The recent European Society of Cardiology/European Society of Hypertension hypertension guidelines identify resting heart rate (HR) values >80 bpm as predictors of cardiovascular risk, with the unproven assumption that this might reflect the presence of a sympathetic overdrive. In the present study, we tested this hypothesis throughout the use of direct and indirect sympathetic markers. In 193 untreated moderate essential hypertensives aged 50.4±0.6 years (mean±SEM), we measured clinic and ambulatory blood pressure and corresponding HR, venous plasma norepinephrine (high performance liquid chromatography), and muscle sympathetic nerve traffic (microneurography). We then subdivided the study population into 2 groups according to HR < or >80 bpm. Eighty-four patients displayed resting HR >80 bpm, which was this cutoff value in the remaining 109 patients, the 2 groups showing superimposable age, and sex distribution. Clinic and ambulatory blood pressure were similar in the 2 groups, whereas left ventricular mass index was significantly greater in the group with HR >80 bpm. Muscle sympathetic nerve traffic values were also significantly greater in this latter group (72.77±0.9 versus vs 36.83±1.3 bursts/min, P<0.0001); this being the case also for norepinephrine (293.0±8.7 versus 254.1±8.9 pg/mL, P<0.002). In the whole population, there was a significant direct relationship between muscle sympathetic nerve traffic, norepinephrine, left ventricular mass index, and HR values. Similar results were obtained when 24-hour HR values were analyzed. Thus patients with hypertension displaying HR >80 bpm are characterized by a marked sympathetic overdrive, particularly when direct adrenergic markers are used. This finding suggests that cardiac and peripheral sympathetic activation are involved in the increased cardiovascular risk detected in this group of patients.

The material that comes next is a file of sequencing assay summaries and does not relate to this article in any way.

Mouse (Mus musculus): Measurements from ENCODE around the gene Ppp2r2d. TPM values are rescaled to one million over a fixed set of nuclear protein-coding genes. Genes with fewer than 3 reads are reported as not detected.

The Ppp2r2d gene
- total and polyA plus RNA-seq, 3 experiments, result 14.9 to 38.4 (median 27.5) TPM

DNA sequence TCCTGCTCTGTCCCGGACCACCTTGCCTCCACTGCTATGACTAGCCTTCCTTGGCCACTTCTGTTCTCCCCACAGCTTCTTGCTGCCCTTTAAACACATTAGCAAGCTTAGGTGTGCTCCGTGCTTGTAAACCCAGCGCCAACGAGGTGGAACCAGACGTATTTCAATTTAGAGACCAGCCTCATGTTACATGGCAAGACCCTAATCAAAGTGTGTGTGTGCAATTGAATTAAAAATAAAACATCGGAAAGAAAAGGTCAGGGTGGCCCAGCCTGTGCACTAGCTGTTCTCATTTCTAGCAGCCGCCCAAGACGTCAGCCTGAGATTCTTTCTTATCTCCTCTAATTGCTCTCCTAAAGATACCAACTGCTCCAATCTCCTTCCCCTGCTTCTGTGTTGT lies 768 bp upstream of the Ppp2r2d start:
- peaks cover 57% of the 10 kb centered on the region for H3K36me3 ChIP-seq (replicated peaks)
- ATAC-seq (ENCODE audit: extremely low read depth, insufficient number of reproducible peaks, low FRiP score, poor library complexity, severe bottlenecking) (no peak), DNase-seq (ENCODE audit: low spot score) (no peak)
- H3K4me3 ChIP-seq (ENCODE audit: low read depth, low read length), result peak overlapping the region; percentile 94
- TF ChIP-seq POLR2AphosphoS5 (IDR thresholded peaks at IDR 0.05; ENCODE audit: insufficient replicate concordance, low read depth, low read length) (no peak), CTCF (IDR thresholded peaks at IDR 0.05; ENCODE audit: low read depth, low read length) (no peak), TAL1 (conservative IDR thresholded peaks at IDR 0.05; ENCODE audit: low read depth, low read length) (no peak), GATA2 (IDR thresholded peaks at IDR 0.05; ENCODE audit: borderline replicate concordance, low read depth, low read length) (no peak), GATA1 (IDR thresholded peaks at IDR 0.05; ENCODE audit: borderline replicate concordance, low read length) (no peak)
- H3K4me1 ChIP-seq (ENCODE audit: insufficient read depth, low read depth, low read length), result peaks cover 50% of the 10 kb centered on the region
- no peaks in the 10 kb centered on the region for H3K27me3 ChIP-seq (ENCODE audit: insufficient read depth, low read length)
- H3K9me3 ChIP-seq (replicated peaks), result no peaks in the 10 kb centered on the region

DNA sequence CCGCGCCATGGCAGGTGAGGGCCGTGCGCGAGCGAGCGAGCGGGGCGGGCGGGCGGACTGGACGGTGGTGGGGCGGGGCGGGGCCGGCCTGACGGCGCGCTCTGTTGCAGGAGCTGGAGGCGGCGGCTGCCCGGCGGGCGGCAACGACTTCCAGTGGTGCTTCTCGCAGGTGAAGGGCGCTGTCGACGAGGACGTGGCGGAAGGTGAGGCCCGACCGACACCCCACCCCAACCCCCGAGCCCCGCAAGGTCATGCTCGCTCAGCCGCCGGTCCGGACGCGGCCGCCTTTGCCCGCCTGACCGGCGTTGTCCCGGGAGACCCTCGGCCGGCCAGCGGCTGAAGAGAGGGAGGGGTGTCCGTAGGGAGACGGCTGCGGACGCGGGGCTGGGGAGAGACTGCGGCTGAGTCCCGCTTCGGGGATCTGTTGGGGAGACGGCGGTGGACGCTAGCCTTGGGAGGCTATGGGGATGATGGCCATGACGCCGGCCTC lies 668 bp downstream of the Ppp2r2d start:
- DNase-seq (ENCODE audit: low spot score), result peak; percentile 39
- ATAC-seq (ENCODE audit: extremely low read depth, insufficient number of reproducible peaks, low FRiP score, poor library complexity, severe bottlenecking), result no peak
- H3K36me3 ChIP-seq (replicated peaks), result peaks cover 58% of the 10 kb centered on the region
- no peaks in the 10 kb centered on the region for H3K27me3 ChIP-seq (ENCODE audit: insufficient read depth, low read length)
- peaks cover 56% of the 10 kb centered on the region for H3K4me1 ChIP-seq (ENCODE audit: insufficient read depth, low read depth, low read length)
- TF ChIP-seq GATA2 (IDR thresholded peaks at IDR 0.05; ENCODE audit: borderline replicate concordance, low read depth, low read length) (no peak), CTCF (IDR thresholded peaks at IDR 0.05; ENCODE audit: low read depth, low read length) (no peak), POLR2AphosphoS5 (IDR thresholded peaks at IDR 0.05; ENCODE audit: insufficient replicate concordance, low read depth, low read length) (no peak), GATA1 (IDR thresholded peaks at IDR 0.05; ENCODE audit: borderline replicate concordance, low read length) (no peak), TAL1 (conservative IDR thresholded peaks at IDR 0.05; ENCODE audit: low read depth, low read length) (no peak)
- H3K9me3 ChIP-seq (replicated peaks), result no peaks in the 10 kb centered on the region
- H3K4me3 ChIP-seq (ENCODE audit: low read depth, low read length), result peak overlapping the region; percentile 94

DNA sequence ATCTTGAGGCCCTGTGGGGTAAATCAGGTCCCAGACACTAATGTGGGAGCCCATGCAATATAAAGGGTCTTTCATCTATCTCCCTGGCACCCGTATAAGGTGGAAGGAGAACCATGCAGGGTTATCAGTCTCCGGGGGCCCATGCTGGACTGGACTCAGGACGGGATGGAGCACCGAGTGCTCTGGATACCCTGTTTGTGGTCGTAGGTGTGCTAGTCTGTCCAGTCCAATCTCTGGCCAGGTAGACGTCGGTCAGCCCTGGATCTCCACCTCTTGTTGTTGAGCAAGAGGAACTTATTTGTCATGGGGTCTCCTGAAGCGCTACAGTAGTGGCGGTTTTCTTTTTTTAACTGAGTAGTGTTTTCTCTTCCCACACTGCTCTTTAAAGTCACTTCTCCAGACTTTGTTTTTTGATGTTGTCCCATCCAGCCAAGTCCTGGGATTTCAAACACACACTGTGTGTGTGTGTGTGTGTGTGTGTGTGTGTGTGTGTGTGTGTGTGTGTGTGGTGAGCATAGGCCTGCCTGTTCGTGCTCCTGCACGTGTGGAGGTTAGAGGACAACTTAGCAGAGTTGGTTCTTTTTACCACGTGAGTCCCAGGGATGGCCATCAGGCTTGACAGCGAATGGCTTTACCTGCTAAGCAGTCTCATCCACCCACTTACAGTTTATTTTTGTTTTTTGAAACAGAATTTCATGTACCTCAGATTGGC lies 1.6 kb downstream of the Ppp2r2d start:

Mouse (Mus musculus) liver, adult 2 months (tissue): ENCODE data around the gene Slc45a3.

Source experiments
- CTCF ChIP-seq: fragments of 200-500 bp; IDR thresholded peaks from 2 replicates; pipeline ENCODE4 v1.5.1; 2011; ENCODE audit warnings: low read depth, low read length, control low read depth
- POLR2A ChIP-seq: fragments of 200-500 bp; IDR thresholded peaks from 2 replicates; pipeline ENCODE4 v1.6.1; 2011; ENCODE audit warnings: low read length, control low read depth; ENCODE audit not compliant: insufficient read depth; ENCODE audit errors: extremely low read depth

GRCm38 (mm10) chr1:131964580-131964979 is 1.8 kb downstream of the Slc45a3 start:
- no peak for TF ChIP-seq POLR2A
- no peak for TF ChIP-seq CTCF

Keywords: blood pressure; heart rate; hypertension; norepinephrine; risk.